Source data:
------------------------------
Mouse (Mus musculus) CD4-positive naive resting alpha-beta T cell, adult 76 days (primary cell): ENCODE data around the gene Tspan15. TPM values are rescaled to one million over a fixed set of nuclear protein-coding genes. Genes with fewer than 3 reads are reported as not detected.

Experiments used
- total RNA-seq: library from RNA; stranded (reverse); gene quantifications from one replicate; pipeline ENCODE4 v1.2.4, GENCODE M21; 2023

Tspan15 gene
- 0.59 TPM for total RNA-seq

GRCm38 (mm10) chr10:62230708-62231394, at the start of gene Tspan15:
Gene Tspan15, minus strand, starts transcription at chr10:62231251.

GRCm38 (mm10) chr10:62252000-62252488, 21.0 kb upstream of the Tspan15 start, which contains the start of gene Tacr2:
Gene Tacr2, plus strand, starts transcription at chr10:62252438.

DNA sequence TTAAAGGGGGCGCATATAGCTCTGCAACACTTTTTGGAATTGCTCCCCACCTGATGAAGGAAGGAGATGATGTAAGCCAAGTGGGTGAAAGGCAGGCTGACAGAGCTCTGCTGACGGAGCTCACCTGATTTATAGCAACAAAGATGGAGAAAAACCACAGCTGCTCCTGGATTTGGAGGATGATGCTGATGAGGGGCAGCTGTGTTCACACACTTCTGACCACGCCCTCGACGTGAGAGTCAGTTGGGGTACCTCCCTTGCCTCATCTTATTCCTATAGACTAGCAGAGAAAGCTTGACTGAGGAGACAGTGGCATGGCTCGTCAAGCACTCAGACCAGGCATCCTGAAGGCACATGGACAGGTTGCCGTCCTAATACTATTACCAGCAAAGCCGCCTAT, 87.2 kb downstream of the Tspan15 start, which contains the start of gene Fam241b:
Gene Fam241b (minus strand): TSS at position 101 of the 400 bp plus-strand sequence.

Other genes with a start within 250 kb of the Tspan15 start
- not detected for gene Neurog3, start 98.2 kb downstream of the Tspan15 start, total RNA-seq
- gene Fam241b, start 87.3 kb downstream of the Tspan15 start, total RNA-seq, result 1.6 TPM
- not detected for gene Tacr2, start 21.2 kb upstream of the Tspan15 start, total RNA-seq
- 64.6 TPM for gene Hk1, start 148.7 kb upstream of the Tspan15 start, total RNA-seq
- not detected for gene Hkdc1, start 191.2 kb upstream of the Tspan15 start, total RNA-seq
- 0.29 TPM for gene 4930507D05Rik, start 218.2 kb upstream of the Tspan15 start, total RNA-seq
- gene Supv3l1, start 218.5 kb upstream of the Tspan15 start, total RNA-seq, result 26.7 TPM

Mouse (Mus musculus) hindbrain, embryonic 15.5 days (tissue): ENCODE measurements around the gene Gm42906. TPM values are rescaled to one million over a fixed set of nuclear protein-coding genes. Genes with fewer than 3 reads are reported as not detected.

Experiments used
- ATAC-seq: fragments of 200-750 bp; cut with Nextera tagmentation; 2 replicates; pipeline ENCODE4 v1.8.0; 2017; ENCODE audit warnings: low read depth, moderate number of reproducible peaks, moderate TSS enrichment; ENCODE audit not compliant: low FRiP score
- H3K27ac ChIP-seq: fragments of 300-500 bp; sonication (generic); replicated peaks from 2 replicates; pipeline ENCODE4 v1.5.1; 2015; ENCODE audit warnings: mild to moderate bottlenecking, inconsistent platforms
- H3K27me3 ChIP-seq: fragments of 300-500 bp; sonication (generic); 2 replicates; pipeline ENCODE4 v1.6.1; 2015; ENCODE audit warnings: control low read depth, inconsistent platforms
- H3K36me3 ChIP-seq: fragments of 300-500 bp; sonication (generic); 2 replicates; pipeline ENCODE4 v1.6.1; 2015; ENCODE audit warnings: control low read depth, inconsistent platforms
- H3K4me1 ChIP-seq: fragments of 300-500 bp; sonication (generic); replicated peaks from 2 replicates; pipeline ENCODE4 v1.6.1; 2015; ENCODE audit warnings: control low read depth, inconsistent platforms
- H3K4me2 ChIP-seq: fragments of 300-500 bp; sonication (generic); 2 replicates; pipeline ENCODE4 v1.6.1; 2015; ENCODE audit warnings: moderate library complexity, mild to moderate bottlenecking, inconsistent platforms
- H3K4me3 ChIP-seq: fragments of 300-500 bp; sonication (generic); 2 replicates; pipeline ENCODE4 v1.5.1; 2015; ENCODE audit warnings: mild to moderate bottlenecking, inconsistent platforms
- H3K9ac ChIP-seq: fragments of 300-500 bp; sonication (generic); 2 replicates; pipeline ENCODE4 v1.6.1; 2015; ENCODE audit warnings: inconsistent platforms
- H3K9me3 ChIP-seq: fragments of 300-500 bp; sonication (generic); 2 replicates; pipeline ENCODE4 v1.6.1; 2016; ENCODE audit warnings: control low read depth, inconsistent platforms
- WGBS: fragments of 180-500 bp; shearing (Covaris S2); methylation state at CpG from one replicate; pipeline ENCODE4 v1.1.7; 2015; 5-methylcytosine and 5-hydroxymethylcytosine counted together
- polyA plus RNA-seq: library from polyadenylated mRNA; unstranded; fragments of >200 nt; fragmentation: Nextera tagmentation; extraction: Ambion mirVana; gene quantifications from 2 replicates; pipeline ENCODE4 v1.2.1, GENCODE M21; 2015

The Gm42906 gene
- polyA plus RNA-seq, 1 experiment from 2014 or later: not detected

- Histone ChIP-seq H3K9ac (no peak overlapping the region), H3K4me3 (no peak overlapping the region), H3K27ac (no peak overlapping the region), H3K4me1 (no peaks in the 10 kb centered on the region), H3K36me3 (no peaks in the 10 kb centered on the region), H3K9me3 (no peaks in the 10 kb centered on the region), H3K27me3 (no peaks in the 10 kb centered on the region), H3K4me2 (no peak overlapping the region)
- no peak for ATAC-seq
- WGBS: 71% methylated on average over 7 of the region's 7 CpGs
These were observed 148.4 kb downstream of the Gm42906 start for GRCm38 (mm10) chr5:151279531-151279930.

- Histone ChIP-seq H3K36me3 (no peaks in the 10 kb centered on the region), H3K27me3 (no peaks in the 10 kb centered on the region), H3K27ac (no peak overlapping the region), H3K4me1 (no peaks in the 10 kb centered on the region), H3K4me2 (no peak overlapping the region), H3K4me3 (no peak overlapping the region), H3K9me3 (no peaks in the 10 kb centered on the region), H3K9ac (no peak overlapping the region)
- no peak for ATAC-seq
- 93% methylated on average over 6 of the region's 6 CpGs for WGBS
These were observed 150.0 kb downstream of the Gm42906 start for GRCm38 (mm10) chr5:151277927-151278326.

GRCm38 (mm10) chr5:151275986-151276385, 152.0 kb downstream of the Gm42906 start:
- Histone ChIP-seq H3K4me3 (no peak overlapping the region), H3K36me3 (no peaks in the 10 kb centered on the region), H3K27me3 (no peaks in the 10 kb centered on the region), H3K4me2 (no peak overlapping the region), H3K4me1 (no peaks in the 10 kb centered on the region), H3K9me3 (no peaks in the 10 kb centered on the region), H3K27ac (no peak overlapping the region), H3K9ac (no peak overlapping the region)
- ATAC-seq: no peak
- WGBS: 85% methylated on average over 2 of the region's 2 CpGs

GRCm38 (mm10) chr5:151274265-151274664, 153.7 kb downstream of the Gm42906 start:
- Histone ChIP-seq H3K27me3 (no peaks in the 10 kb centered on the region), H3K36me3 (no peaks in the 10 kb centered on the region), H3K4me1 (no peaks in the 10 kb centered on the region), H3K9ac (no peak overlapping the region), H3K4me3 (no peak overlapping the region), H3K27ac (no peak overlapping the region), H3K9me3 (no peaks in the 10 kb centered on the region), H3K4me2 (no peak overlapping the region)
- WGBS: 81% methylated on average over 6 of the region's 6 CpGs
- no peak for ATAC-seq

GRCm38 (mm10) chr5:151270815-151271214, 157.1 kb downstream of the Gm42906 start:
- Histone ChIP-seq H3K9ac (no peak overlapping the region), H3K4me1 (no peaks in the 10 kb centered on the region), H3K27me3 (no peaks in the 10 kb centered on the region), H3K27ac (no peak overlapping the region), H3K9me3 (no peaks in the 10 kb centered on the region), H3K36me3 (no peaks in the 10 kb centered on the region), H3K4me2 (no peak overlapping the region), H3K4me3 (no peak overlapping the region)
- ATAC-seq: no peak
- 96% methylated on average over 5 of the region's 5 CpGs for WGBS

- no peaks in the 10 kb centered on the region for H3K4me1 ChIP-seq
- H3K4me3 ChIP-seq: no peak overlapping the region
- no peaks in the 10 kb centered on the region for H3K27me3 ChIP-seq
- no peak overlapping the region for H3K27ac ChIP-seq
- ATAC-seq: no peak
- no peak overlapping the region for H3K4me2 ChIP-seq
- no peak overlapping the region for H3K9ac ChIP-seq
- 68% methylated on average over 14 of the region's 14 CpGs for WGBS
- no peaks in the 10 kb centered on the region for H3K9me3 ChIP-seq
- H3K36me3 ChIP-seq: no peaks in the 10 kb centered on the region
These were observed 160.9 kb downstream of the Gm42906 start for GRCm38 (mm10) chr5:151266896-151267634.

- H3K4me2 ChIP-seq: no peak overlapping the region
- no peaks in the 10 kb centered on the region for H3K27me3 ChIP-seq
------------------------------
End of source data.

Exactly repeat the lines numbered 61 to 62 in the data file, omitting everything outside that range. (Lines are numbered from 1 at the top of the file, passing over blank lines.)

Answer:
- no peak overlapping the region for H3K9ac ChIP-seq
- 68% methylated on average over 14 of the region's 14 CpGs for WGBS